17 November 2010

Luke 19:11-28

"I tell you, to all those who have, more will be given; but from those who have nothing, even what they have will be taken away." (v. 26)


Luke's account of the story of the talents is more complicated and perhaps for that reason less well known than Matthew's one (Matthew 25:14-30). It isn't easy on the ear! Rich people getting richer; hated noblemen getting angry; frightened slaves getting punished. It's not easy at all. One thing that might help us understand the story is to know that a parable is not quite the same as other forms of story such as an analogy, a metaphor or a fable. While one may well want to ask what the various details mean, you can sometimes make the best sense of such stories by, 'feeling them' and getting the overall impression, rather than, 'interpreting them'. They are big brush stroke stories that you hear, are touched by and perhaps remind you of things you already know from somewhere else. If you get too 'clever' with them, you can miss the point.

This story is about strong feelings: of a hated leader, a fearful slave, incredulous bystanders, 'Lord he has ten pounds!' and of anger and harsh judgement. It isn't an easy tale and like a discordant note in a piece of music, carefully placed by a composer, it is meant to stand out, trouble you and cause you to remember and wonder. The feelings of anger and rejection, of fear and incredulity are not offered as 'the right feelings', but rather the sort of thing we might, and probably do feel in an everyday world, where God's rule seems difficult to see and justice far from happening. We are asked when Jesus seems so distant, 'do you also hate the nobleman travelling far away to get royal power?' We also seem to wonder, 'why do some people find it all so easy and we so hard?' Sometimes, perhaps our hearts are full of fear and doubt at what is expected of us by God when we feel we have so little'. The overriding message, the big brush stroke, is that God may seem distant, people may reject him, but actually he is truly trusting us and we can make a difference.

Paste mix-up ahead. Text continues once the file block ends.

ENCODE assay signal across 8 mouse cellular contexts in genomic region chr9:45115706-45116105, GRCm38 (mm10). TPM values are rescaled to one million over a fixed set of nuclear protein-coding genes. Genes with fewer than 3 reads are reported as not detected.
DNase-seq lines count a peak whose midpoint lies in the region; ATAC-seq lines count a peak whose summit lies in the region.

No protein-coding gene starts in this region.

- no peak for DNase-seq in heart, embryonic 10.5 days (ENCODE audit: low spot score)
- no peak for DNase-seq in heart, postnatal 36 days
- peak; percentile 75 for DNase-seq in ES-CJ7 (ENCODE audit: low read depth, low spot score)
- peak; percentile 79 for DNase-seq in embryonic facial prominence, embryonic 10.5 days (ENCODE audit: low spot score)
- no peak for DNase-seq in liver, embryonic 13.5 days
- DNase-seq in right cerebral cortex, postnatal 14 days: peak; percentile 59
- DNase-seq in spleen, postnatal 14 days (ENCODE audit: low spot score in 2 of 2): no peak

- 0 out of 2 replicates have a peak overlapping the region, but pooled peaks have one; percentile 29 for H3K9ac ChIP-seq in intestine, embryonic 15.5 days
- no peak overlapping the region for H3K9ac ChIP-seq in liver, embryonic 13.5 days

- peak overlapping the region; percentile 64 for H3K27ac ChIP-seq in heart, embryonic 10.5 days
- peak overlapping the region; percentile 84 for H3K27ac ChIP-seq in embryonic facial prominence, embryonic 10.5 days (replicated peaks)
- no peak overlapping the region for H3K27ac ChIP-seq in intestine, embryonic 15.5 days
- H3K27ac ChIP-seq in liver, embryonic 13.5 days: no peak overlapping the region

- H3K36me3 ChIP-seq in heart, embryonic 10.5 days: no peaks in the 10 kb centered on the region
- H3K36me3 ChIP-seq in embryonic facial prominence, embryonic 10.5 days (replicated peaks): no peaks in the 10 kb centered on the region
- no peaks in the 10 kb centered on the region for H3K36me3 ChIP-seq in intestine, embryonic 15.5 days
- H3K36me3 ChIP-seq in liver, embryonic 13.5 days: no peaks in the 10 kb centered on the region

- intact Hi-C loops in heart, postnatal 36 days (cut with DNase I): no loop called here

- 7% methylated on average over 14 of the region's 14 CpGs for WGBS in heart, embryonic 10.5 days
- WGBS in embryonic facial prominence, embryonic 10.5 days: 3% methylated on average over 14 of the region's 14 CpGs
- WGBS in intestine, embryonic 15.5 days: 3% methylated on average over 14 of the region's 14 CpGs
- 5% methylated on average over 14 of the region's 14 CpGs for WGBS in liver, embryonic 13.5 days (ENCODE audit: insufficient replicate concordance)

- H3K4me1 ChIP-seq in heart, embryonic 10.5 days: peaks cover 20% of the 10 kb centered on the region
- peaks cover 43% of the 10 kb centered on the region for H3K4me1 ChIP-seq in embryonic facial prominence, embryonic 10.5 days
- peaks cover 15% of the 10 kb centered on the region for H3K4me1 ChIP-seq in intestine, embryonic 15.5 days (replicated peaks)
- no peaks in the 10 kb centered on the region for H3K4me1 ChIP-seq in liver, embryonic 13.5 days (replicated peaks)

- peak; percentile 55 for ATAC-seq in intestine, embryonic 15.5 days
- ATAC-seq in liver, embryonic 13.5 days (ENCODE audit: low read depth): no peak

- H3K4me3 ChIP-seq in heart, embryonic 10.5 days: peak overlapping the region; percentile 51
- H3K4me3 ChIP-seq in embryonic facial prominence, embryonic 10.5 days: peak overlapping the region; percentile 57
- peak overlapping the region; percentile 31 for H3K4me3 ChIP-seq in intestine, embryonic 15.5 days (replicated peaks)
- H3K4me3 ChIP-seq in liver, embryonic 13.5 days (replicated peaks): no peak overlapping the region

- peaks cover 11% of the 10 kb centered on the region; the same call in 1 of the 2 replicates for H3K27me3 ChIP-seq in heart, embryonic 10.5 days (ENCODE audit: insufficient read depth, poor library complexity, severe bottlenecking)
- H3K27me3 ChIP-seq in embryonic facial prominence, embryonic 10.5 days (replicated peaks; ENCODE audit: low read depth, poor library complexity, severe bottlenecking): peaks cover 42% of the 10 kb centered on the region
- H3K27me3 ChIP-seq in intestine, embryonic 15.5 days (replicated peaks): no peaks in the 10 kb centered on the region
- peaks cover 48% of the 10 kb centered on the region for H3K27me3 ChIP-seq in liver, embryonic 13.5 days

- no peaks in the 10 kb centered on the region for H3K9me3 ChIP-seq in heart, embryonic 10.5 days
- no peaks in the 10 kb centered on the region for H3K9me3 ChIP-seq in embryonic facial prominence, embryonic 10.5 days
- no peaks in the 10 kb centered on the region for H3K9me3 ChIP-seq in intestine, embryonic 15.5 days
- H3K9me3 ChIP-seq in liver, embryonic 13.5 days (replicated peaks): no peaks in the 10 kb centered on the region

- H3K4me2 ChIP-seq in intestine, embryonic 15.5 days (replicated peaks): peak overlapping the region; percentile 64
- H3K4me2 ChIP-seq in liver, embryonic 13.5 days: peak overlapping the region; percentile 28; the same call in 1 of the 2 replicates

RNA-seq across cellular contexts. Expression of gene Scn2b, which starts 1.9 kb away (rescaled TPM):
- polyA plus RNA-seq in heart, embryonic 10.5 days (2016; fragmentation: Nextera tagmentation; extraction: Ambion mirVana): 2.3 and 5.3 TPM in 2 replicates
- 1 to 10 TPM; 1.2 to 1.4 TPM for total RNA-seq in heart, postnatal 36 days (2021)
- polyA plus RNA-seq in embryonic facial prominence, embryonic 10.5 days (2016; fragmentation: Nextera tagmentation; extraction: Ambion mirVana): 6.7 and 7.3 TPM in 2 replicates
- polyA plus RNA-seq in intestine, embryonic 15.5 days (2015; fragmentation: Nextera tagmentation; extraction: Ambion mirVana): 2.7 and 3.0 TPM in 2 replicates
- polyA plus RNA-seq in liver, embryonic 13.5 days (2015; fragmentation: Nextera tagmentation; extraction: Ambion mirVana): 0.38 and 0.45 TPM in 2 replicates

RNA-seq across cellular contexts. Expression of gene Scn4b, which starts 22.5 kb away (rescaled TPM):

To Ponder

How do you feel about where Jesus is in your own experience?

How do you feel about your gifts and graces?


In Prisons Week, where are you being challenged to take a risk and not play it safe any more?

And Pray
Help me to notice all that you have trusted me with, and by your grace and love to become more trustworthy.

Bible notes author

The Revd Dr Mark Wakelin

Born in Africa to missionary parents, Mark Wakelin is a Methodist minister, He was the President of the Methodist Conference 2012/2013, and before that worked for the Connexional Team, as the secretary for internal relationships. He is now the minster at Epsom Methodist Chuch.